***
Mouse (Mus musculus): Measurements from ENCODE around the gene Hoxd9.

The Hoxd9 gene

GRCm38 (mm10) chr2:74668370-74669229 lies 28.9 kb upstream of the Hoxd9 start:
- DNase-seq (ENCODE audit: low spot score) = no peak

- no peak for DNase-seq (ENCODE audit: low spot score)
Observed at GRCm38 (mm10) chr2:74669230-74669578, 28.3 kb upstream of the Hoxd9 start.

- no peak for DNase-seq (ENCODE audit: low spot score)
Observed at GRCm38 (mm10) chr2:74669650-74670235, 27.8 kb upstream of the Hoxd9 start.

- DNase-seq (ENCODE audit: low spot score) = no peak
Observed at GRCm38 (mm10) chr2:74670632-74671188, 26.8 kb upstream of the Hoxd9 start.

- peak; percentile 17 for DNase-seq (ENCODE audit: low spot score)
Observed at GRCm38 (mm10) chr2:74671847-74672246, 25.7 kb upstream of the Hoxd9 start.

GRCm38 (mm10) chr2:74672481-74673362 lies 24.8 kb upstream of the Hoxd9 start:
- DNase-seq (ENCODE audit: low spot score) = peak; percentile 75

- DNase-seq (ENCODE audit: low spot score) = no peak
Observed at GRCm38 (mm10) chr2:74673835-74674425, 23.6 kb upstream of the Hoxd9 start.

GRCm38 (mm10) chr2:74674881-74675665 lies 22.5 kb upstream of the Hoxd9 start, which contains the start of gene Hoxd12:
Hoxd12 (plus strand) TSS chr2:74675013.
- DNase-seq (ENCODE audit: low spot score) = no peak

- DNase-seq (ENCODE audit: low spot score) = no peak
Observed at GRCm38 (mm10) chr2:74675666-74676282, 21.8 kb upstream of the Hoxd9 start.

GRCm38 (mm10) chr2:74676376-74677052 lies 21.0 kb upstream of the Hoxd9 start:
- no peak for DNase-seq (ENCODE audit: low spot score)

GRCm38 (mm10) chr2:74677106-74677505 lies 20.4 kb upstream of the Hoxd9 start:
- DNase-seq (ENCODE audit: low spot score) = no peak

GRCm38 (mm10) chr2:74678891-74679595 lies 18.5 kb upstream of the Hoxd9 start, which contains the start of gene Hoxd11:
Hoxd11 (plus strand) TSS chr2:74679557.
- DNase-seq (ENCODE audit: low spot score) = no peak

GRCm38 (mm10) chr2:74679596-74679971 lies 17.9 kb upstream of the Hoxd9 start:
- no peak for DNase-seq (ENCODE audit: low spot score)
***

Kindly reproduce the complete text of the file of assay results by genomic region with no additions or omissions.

Mouse (Mus musculus): Measurements from ENCODE around the gene Hoxd9.

The Hoxd9 gene

GRCm38 (mm10) chr2:74668370-74669229 lies 28.9 kb upstream of the Hoxd9 start:
- DNase-seq (ENCODE audit: low spot score) = no peak

- no peak for DNase-seq (ENCODE audit: low spot score)
Observed at GRCm38 (mm10) chr2:74669230-74669578, 28.3 kb upstream of the Hoxd9 start.

- no peak for DNase-seq (ENCODE audit: low spot score)
Observed at GRCm38 (mm10) chr2:74669650-74670235, 27.8 kb upstream of the Hoxd9 start.

- DNase-seq (ENCODE audit: low spot score) = no peak
Observed at GRCm38 (mm10) chr2:74670632-74671188, 26.8 kb upstream of the Hoxd9 start.

- peak; percentile 17 for DNase-seq (ENCODE audit: low spot score)
Observed at GRCm38 (mm10) chr2:74671847-74672246, 25.7 kb upstream of the Hoxd9 start.

GRCm38 (mm10) chr2:74672481-74673362 lies 24.8 kb upstream of the Hoxd9 start:
- DNase-seq (ENCODE audit: low spot score) = peak; percentile 75

- DNase-seq (ENCODE audit: low spot score) = no peak
Observed at GRCm38 (mm10) chr2:74673835-74674425, 23.6 kb upstream of the Hoxd9 start.

GRCm38 (mm10) chr2:74674881-74675665 lies 22.5 kb upstream of the Hoxd9 start, which contains the start of gene Hoxd12:
Hoxd12 (plus strand) TSS chr2:74675013.
- DNase-seq (ENCODE audit: low spot score) = no peak

- DNase-seq (ENCODE audit: low spot score) = no peak
Observed at GRCm38 (mm10) chr2:74675666-74676282, 21.8 kb upstream of the Hoxd9 start.

GRCm38 (mm10) chr2:74676376-74677052 lies 21.0 kb upstream of the Hoxd9 start:
- no peak for DNase-seq (ENCODE audit: low spot score)

GRCm38 (mm10) chr2:74677106-74677505 lies 20.4 kb upstream of the Hoxd9 start:
- DNase-seq (ENCODE audit: low spot score) = no peak

GRCm38 (mm10) chr2:74678891-74679595 lies 18.5 kb upstream of the Hoxd9 start, which contains the start of gene Hoxd11:
Hoxd11 (plus strand) TSS chr2:74679557.
- DNase-seq (ENCODE audit: low spot score) = no peak

GRCm38 (mm10) chr2:74679596-74679971 lies 17.9 kb upstream of the Hoxd9 start:
- no peak for DNase-seq (ENCODE audit: low spot score)